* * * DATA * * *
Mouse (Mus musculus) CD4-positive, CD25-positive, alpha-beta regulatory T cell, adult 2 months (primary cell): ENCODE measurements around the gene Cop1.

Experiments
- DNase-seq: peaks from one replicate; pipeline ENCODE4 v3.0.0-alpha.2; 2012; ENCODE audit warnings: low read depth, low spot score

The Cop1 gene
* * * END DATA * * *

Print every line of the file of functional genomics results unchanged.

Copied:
Mouse (Mus musculus) CD4-positive, CD25-positive, alpha-beta regulatory T cell, adult 2 months (primary cell): ENCODE measurements around the gene Cop1.

Experiments
- DNase-seq: peaks from one replicate; pipeline ENCODE4 v3.0.0-alpha.2; 2012; ENCODE audit warnings: low read depth, low spot score

The Cop1 gene